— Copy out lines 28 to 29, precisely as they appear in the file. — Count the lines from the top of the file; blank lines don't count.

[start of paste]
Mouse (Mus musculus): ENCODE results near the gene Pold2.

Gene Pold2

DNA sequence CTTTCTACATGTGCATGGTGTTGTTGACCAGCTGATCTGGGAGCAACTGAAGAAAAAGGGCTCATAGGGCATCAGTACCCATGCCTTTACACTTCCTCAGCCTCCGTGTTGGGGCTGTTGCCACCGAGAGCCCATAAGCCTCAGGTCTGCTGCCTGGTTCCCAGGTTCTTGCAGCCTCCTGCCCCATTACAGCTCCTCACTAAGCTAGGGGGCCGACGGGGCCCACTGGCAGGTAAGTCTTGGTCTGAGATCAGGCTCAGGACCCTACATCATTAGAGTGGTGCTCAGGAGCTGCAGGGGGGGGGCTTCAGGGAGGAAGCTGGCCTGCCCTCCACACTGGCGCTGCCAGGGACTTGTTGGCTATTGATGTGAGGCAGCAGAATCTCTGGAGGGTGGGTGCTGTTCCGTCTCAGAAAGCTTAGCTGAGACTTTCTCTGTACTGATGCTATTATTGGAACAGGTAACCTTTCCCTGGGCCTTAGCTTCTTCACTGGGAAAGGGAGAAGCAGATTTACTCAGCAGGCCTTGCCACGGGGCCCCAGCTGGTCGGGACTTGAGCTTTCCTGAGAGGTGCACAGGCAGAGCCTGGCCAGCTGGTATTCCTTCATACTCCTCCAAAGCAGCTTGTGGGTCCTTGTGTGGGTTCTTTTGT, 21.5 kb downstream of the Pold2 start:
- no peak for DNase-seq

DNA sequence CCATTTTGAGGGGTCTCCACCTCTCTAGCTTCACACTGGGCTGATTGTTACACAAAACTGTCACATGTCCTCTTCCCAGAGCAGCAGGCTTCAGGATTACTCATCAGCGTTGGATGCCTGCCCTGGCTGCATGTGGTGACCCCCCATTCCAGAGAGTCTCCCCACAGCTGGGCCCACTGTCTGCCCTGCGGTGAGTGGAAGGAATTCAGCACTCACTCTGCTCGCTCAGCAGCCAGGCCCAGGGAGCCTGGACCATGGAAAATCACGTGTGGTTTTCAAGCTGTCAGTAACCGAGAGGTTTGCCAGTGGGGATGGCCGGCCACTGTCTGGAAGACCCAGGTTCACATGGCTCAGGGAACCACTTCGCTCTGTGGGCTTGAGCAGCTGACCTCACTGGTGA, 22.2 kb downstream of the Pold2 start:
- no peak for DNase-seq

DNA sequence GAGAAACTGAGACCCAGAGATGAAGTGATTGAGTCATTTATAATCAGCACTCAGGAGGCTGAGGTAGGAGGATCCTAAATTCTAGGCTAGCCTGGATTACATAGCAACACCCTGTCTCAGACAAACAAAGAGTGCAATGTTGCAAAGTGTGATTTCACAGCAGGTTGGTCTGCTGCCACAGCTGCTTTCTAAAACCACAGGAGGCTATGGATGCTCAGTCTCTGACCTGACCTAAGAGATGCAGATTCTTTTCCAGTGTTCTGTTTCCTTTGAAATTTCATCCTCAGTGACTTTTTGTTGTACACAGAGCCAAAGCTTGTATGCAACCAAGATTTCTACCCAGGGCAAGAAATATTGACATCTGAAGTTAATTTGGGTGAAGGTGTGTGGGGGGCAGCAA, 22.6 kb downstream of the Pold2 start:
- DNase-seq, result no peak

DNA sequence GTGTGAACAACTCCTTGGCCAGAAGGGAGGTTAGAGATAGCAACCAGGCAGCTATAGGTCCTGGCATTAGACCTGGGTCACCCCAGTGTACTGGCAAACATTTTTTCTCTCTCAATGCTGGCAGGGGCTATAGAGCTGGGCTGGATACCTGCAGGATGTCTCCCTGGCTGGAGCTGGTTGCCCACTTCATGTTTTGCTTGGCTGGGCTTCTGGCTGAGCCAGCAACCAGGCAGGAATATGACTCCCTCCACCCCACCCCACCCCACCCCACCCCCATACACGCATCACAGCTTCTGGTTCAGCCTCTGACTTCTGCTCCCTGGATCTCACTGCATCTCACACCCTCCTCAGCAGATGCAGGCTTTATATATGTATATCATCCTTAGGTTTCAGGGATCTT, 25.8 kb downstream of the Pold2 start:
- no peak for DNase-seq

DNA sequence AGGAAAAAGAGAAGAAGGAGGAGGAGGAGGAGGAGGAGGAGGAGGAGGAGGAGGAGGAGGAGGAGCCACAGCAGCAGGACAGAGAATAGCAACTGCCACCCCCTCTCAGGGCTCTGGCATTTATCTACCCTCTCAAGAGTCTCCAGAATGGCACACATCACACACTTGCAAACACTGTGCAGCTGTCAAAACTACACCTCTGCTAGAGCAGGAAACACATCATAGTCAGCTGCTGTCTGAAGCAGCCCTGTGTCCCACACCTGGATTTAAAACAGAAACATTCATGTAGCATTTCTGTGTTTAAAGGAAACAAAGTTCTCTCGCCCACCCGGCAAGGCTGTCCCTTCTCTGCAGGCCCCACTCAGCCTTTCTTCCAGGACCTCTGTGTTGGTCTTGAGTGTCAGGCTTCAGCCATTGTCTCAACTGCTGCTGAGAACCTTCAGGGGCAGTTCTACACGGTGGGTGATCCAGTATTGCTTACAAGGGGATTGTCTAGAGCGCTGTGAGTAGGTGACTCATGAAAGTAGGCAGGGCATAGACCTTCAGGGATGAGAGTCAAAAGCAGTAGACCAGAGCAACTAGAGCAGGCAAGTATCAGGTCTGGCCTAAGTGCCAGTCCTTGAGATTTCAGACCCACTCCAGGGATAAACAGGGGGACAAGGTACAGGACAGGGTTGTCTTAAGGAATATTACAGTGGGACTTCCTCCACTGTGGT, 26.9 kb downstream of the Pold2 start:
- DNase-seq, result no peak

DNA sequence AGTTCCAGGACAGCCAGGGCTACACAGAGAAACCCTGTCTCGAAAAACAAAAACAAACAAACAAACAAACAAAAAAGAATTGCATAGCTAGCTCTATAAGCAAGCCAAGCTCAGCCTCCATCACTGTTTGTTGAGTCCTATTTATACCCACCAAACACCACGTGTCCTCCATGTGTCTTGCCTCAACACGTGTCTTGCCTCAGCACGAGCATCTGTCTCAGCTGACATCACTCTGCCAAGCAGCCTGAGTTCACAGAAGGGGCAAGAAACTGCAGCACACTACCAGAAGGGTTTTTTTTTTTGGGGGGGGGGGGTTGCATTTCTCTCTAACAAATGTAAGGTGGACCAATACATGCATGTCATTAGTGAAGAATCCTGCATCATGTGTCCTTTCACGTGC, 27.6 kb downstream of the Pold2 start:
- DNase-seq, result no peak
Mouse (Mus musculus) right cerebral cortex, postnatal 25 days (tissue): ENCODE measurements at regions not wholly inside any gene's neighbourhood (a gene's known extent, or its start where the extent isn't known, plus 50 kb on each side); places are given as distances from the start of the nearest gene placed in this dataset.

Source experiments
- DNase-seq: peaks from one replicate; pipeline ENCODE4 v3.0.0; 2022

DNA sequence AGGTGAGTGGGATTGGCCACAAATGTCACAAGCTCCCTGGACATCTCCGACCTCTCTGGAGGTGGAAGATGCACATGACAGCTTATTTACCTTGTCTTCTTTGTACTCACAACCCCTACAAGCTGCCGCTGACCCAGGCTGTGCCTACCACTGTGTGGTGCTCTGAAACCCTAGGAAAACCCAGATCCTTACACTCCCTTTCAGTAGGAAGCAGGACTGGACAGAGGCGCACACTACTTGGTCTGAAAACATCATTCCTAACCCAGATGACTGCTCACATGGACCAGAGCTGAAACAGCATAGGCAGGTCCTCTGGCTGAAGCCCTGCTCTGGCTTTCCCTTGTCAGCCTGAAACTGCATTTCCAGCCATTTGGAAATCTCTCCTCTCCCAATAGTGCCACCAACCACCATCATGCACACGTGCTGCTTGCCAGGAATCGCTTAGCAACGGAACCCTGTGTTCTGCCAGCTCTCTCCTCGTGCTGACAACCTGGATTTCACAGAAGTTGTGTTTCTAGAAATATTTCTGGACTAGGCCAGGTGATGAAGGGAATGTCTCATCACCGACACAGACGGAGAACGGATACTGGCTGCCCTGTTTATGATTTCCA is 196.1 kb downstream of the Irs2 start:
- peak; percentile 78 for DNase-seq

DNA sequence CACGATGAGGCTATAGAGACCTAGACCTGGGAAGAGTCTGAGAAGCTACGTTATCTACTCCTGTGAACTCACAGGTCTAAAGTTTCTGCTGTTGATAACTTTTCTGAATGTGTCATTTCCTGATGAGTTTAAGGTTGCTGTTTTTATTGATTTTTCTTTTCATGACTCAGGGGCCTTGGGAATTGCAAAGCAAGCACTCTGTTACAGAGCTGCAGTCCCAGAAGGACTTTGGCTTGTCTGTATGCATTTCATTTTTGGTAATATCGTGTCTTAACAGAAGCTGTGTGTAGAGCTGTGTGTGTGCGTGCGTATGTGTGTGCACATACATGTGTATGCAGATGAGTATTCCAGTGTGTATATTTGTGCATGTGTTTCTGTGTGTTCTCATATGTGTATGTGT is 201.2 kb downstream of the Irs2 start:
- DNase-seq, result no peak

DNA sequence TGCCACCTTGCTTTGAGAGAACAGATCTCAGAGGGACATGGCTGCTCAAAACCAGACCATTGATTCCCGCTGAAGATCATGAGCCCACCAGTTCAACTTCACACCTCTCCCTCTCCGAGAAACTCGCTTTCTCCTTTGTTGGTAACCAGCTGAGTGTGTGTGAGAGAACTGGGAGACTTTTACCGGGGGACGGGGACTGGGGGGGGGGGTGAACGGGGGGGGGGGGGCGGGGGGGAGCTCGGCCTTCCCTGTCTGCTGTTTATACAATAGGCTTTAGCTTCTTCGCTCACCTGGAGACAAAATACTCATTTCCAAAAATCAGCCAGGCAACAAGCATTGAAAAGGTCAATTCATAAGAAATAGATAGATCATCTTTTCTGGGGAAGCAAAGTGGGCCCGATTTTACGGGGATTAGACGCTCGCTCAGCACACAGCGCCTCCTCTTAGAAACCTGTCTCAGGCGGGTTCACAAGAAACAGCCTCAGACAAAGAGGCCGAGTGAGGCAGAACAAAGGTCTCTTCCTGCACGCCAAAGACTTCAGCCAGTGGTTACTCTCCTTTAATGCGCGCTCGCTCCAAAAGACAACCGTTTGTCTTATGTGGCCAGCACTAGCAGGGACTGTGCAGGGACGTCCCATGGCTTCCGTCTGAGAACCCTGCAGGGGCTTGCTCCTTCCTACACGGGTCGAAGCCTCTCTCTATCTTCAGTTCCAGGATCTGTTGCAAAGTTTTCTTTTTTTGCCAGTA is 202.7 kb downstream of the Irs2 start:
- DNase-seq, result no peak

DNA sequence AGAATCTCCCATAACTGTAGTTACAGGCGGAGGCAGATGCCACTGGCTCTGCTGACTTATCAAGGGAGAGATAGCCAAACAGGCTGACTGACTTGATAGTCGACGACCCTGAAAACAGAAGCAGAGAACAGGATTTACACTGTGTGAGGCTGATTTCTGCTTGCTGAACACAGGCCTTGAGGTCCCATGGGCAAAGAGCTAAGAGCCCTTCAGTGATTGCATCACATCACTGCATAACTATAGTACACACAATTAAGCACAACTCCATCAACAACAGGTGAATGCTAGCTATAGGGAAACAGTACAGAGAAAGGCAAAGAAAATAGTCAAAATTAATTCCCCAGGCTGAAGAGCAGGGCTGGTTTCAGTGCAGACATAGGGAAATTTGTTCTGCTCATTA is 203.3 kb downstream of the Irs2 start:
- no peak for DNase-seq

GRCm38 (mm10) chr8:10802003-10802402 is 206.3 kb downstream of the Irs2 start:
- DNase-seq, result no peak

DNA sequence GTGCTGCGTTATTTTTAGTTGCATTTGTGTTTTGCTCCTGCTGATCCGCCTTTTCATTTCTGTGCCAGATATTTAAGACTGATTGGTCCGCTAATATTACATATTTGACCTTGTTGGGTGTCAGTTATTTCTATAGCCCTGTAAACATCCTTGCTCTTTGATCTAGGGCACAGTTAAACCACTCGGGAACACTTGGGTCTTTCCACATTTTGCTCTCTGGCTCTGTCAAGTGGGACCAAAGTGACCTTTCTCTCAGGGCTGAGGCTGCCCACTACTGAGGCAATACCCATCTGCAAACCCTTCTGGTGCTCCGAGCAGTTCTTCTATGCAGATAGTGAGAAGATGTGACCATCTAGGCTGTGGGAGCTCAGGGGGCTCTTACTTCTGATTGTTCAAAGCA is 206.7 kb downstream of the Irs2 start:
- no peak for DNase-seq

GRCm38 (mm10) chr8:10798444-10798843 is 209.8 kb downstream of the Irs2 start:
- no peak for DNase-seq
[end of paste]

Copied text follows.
DNA sequence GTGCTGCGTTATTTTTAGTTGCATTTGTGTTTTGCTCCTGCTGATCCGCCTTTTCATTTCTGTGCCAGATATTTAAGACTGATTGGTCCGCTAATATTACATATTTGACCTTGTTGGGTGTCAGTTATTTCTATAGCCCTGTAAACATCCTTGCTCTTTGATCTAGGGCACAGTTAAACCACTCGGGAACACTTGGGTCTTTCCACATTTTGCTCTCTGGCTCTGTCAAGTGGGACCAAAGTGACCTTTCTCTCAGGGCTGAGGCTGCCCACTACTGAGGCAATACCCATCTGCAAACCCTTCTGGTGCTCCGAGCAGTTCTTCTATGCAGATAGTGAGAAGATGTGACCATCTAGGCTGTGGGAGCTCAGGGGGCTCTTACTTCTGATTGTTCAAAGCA is 206.7 kb downstream of the Irs2 start:
- no peak for DNase-seq